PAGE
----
He denied any wrongdoing, but the accounting scandal was widely perceived to be a major reason for Abe's Liberal Democratic party's devastating defeat in Sunday's elections for parliament's upper house.
 
"There is no doubt about the cause of the ruling party's election loss. I feel very sorry, and I have decided to step down," Akagi said on national television news on Wednesday.
 
Four resignations
 

"There is no doubt about the cause of the ruling party's election loss. I feel very sorry..."

Norihiko Akagi, agriculture minister

Since late last year, three other ministers have left their jobs.
 
In May, Akagi's predecessor, Toshikatsu Matsuoka, committed suicide amid allegations of misuse of public funds.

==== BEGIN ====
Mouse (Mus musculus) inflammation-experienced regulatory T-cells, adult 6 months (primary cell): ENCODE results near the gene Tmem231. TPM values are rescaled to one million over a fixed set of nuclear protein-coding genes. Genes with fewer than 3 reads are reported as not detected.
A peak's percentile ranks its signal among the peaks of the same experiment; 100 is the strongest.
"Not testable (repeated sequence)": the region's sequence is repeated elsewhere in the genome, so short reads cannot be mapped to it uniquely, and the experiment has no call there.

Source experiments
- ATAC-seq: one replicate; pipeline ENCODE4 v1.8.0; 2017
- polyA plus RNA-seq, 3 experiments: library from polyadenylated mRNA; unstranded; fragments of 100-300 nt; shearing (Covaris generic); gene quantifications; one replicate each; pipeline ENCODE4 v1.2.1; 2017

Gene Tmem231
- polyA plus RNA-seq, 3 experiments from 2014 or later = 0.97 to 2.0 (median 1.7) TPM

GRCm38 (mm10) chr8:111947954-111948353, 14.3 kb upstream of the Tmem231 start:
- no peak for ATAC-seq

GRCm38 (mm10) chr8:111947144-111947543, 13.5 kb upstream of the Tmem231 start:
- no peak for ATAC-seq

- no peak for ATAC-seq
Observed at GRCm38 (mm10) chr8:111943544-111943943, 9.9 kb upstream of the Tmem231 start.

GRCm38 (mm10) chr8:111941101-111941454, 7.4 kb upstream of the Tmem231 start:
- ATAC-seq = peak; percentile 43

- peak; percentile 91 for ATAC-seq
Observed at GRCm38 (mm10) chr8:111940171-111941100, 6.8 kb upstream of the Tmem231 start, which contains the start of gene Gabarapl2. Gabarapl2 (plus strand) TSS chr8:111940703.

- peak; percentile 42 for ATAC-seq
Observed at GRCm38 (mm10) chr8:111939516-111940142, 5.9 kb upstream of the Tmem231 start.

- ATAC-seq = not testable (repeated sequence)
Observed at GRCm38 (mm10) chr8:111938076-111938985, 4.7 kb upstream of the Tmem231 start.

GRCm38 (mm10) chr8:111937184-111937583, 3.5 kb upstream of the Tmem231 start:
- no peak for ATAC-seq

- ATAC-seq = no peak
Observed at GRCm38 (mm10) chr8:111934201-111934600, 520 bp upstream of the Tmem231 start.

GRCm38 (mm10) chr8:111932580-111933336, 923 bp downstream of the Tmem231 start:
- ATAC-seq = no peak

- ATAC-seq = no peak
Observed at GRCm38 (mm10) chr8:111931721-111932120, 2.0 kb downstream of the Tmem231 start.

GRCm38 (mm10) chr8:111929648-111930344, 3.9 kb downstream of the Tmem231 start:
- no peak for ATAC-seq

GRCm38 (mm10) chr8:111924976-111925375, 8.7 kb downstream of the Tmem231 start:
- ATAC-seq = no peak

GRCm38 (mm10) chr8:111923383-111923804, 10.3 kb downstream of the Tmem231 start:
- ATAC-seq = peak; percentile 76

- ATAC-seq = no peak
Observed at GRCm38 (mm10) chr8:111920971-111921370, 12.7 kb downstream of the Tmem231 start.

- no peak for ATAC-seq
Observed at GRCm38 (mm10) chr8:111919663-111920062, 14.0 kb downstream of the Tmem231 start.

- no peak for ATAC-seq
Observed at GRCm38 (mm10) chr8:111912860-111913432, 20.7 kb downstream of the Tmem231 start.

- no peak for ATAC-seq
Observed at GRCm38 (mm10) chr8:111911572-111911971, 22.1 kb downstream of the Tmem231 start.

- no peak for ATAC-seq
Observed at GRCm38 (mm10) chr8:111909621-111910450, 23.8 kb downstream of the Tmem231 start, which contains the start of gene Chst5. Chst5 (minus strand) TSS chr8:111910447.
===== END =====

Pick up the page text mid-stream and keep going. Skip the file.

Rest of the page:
In July, Fumio Kyuma, Japan's foreign minister, quit following an uproar over his remarks that the Hiroshima and Nagasaki atomic bombings in 1945 may have been justified.
 
Late last December, Genichiro Sata, the administrative reform minister, stepped down over charges of misusing political funds.
 
Abe's cabinet has been hit by money scandals, ministers' gaffes and a fiasco over the loss of pension records for 50 million citizens.
 
Waning support
 
Japanese anger was reflected in a telephone poll conducted by the English-language Asahi Shimbun which showed public support for Abe's cabinet hitting an all-time low since he took office.
 
In the survey released on Wednesday, figures for those unhappy with the cabinet climbed from 56 per cent to 60 per cent.
 
Abe, however, has refused to step down despite one of the worst showings for his party at the polls.
 
The Asahi poll also found that public sentiment was divided over whether Abe should stay on.
 
A poll by Yomiuri Shimbun, Japan's largest newspaper, had similar results.
 
Hidenao Nakagawa, the Liberal Democratic secretary-general, said: "We should make transparency in matters of money and politics a basic condition in forming the next cabinet to prevent a recurrence."